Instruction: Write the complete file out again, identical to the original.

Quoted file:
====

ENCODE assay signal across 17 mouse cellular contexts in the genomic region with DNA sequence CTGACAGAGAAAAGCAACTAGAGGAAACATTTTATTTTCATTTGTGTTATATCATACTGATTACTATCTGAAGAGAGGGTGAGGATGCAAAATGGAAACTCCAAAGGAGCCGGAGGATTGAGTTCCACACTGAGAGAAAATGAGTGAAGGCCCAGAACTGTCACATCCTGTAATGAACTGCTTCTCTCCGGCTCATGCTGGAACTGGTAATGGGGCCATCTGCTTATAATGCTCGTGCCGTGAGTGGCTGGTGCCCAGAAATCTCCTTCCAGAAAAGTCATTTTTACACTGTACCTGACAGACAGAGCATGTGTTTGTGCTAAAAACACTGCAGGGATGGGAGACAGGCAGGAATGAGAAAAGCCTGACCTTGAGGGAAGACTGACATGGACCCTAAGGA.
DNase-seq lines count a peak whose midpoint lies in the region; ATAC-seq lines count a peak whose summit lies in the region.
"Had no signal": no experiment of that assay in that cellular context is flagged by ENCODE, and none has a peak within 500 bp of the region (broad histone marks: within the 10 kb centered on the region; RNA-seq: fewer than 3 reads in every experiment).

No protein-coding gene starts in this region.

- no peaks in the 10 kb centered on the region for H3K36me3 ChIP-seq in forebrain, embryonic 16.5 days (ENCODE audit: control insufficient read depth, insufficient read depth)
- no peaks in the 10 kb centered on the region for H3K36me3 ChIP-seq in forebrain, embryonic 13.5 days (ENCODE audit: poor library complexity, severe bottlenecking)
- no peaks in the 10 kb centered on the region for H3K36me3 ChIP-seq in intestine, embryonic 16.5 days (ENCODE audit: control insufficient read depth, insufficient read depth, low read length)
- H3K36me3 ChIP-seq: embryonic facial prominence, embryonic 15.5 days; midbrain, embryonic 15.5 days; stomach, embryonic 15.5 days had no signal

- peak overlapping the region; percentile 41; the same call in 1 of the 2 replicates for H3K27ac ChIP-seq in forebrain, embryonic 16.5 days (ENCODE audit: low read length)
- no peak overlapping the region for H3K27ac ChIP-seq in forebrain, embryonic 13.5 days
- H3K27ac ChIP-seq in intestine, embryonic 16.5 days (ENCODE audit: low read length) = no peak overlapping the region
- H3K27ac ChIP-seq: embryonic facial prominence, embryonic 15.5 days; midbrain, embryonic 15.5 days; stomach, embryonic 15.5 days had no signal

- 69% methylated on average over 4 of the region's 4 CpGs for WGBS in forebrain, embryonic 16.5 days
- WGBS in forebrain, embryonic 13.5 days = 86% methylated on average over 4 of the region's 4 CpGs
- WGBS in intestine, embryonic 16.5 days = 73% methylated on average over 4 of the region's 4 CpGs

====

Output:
ENCODE assay signal across 17 mouse cellular contexts in the genomic region with DNA sequence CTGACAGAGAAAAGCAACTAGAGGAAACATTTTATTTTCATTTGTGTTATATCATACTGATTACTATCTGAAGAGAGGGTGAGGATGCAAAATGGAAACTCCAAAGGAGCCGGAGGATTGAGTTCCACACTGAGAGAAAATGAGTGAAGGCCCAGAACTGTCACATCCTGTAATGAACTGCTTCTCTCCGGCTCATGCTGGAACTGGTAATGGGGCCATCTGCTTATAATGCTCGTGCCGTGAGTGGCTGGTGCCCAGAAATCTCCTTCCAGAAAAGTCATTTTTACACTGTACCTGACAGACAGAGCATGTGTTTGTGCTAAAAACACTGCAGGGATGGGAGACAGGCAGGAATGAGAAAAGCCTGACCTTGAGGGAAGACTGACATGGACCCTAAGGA.
DNase-seq lines count a peak whose midpoint lies in the region; ATAC-seq lines count a peak whose summit lies in the region.
"Had no signal": no experiment of that assay in that cellular context is flagged by ENCODE, and none has a peak within 500 bp of the region (broad histone marks: within the 10 kb centered on the region; RNA-seq: fewer than 3 reads in every experiment).

No protein-coding gene starts in this region.

- no peaks in the 10 kb centered on the region for H3K36me3 ChIP-seq in forebrain, embryonic 16.5 days (ENCODE audit: control insufficient read depth, insufficient read depth)
- no peaks in the 10 kb centered on the region for H3K36me3 ChIP-seq in forebrain, embryonic 13.5 days (ENCODE audit: poor library complexity, severe bottlenecking)
- no peaks in the 10 kb centered on the region for H3K36me3 ChIP-seq in intestine, embryonic 16.5 days (ENCODE audit: control insufficient read depth, insufficient read depth, low read length)
- H3K36me3 ChIP-seq: embryonic facial prominence, embryonic 15.5 days; midbrain, embryonic 15.5 days; stomach, embryonic 15.5 days had no signal

- peak overlapping the region; percentile 41; the same call in 1 of the 2 replicates for H3K27ac ChIP-seq in forebrain, embryonic 16.5 days (ENCODE audit: low read length)
- no peak overlapping the region for H3K27ac ChIP-seq in forebrain, embryonic 13.5 days
- H3K27ac ChIP-seq in intestine, embryonic 16.5 days (ENCODE audit: low read length) = no peak overlapping the region
- H3K27ac ChIP-seq: embryonic facial prominence, embryonic 15.5 days; midbrain, embryonic 15.5 days; stomach, embryonic 15.5 days had no signal

- 69% methylated on average over 4 of the region's 4 CpGs for WGBS in forebrain, embryonic 16.5 days
- WGBS in forebrain, embryonic 13.5 days = 86% methylated on average over 4 of the region's 4 CpGs
- WGBS in intestine, embryonic 16.5 days = 73% methylated on average over 4 of the region's 4 CpGs